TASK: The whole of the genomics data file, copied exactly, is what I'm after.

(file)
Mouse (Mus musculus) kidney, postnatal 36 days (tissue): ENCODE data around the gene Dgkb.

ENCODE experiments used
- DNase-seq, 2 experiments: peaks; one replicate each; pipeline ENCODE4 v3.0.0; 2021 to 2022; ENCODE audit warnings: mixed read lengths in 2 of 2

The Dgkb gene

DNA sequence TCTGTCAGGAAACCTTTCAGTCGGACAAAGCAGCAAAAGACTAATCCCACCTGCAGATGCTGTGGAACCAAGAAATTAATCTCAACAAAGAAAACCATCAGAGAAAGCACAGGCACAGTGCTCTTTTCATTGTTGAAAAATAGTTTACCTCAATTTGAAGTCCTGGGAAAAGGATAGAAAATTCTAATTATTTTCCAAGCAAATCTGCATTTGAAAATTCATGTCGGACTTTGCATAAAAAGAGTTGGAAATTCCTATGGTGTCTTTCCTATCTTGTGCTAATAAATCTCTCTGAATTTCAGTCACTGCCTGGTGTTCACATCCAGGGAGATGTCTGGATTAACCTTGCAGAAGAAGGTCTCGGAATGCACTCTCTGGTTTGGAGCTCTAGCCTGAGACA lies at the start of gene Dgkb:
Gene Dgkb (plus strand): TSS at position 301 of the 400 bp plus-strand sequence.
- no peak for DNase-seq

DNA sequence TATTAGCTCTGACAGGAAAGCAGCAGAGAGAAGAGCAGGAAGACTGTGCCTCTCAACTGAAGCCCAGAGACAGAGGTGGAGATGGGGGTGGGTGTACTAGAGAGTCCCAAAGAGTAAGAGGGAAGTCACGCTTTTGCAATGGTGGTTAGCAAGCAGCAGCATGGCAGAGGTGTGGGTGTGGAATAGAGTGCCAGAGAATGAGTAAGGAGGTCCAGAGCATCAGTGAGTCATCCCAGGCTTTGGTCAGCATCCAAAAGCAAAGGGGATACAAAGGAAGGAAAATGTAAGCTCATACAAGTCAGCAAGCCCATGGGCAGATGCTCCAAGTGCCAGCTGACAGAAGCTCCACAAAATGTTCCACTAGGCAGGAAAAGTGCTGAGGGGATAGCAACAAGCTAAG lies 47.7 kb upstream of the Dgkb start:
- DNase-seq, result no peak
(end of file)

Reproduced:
Mouse (Mus musculus) kidney, postnatal 36 days (tissue): ENCODE data around the gene Dgkb.

ENCODE experiments used
- DNase-seq, 2 experiments: peaks; one replicate each; pipeline ENCODE4 v3.0.0; 2021 to 2022; ENCODE audit warnings: mixed read lengths in 2 of 2

The Dgkb gene

DNA sequence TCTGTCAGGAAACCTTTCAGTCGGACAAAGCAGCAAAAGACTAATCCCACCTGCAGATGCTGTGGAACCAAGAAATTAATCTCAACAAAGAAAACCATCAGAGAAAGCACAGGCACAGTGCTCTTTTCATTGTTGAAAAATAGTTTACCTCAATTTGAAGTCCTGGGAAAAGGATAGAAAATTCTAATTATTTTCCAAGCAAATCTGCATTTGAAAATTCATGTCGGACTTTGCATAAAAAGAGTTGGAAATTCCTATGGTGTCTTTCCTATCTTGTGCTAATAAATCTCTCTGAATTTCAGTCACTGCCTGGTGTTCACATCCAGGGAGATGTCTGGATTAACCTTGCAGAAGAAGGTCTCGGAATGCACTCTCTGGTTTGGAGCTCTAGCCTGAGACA lies at the start of gene Dgkb:
Gene Dgkb (plus strand): TSS at position 301 of the 400 bp plus-strand sequence.
- no peak for DNase-seq

DNA sequence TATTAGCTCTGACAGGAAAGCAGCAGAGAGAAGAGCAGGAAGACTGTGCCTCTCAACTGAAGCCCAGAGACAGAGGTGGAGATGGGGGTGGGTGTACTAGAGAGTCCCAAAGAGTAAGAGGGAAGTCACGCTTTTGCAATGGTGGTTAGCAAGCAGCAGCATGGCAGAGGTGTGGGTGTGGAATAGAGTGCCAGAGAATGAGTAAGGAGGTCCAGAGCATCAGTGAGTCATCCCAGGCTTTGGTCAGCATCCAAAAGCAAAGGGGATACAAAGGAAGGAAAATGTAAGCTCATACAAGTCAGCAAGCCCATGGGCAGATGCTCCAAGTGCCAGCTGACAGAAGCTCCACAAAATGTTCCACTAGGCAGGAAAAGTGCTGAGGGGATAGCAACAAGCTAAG lies 47.7 kb upstream of the Dgkb start:
- DNase-seq, result no peak